Environmental concerns, limited supply and the rising cost of fossil fuels have all contributed to a major change in recent years. Namely, the UK’s use of coal is slowly eroding away. With targets to phase out unabated coal-fired power plants by 2025, there are concerns over how this fuel supply will be replaced.
Enter renewable energy, which has been rising impressively in the UK and across the world. Read on as we explore whether renewable energy will take the reins from coal in the next decade.
While we were all making new year’s resolutions at the start of 2018, it seems the UK government was doing something quite similar. On 5th January, the Department for Business, Energy and Industrial Strategy (BIES) released a plan to cap emissions for coal-fired power plants at 450 grams of CO2 per KW/h of electricity produced. In short, highly-polluting plants will be closed..
To meet these limits, plants will need to invest in carbon capture technology. In simple terms, this removes and stores the majority of carbon emitted. But it comes at a cost for energy companies..
These changes don’t necessarily rule out coal power. But they do make it less practical. Combined with rising costs of coal extraction and production, it makes coal power less of an attractive option to both energy companies and consumers. As a result, the BIES expects that the power generated by coal will fall by around 75%.
To replace power generated by coal, some will look to developments in nuclear power. Completion of the much discussed Hinkley Point C is expected in 2025, which will provide up to 3.2 GW of energy capacity. However, critics of the project have highlighted issues with nuclear waste. And with coal-fired plants being phased out before 2025, the country can’t rely on Hinkley Point C in the meantime..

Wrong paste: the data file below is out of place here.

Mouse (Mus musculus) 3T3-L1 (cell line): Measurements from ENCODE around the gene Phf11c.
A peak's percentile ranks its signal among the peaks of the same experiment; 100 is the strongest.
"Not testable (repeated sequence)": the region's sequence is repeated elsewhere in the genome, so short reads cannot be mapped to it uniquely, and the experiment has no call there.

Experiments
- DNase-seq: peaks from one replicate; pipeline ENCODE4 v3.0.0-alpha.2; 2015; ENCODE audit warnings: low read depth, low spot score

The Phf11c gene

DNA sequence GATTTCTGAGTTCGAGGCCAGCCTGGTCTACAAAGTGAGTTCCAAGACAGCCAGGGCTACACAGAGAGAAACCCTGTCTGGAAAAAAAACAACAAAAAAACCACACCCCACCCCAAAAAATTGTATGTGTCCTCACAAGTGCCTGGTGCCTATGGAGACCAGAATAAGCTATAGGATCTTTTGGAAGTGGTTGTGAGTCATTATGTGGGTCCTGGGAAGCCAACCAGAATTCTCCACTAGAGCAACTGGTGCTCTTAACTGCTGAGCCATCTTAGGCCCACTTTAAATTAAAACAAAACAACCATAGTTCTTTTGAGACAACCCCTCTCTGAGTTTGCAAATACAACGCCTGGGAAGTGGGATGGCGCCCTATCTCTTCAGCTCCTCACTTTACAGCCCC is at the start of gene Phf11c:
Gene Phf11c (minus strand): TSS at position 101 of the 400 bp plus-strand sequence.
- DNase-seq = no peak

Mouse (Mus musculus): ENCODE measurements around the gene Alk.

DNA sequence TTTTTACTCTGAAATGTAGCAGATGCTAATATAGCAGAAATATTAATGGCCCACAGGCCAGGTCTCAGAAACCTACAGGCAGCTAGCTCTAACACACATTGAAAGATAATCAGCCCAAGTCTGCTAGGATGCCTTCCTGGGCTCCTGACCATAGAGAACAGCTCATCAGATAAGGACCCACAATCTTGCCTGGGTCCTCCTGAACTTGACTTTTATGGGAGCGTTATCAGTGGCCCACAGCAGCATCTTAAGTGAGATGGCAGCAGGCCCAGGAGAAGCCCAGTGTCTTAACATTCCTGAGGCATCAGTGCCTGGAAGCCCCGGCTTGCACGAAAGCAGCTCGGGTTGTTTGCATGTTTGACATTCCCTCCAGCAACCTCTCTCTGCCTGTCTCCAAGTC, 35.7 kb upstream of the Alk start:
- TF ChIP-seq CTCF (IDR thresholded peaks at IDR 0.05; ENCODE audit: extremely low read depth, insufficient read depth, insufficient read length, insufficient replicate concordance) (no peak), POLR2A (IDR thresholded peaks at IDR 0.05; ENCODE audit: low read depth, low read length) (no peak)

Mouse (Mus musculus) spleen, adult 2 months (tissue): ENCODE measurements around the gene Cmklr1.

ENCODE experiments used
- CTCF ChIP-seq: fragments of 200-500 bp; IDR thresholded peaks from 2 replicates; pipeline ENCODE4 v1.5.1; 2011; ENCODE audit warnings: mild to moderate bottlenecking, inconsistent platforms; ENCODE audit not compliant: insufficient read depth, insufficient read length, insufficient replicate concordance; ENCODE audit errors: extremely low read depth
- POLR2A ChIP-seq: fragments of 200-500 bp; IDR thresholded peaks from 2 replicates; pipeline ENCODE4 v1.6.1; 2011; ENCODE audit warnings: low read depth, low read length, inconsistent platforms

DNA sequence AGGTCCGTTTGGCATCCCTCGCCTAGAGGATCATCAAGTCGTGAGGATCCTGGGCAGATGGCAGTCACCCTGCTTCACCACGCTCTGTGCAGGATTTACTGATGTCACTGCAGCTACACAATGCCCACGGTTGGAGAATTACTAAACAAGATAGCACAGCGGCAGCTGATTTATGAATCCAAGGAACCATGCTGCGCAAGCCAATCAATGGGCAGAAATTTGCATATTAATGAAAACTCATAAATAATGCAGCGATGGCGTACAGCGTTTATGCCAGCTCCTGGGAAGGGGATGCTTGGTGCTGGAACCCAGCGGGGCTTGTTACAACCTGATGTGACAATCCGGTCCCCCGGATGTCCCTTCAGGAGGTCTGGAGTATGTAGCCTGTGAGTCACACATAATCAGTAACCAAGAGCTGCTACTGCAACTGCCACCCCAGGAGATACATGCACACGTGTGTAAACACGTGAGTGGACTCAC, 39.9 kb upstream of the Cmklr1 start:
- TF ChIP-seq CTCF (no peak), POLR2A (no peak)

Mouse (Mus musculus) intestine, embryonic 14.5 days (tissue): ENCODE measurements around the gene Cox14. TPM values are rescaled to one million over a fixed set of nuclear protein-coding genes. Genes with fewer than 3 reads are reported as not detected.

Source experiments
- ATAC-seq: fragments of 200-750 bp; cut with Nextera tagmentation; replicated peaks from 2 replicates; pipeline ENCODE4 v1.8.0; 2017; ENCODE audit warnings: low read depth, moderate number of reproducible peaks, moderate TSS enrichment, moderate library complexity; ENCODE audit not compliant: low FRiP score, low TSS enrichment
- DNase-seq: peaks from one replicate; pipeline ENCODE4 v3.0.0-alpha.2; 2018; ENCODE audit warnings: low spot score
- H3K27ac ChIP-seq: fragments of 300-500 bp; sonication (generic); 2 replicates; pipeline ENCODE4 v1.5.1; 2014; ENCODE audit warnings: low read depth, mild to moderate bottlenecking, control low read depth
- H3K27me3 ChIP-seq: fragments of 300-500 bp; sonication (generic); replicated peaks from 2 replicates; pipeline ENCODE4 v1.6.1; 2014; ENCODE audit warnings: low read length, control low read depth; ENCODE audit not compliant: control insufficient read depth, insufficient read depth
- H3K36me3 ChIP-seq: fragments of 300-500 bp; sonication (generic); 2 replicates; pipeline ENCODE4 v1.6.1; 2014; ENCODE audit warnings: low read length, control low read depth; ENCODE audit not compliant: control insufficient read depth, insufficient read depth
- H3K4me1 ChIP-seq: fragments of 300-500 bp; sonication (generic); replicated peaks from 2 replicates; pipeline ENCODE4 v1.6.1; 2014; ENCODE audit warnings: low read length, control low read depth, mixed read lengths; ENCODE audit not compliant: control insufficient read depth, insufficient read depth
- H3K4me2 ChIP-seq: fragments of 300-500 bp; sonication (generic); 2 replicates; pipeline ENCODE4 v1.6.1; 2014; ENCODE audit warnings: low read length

Arguably more promising as a replacement for coal is renewable energy. In 2017, it provided a record 29.4% share of the UK’s electricity generation, up from 24.5% in 2016. This total was made up of onshore wind, offshore wind, bioenergy, hydro and solar energy. In terms of capacity, the two most promising options are onshore wind and solar photovoltaics, which each make up 32% of the UK’s renewable capacity..
In recent years, solar energy has become increasingly attractive to UK homeowners. They benefit from falling installation costs, improving efficiency and the added incentive of the feed-in tariff. Unlike other renewable sources – not to mention fossil fuels – solar power provides a practical way for property owners to generate their own energy and reduce dependence on for-profit energy providers.
If you’re looking to reduce your carbon footprint, increase your independence and save money in the long run, solar panels are the perfect solution for your property. At NBEC, we provide high-performing solar solutions with a 20-year guarantee. As an MCS approved provider, our systems are eligible for the feed-in tariff meaning you can make more from the energy you generate.
Get your free quote today or contact us for more information.
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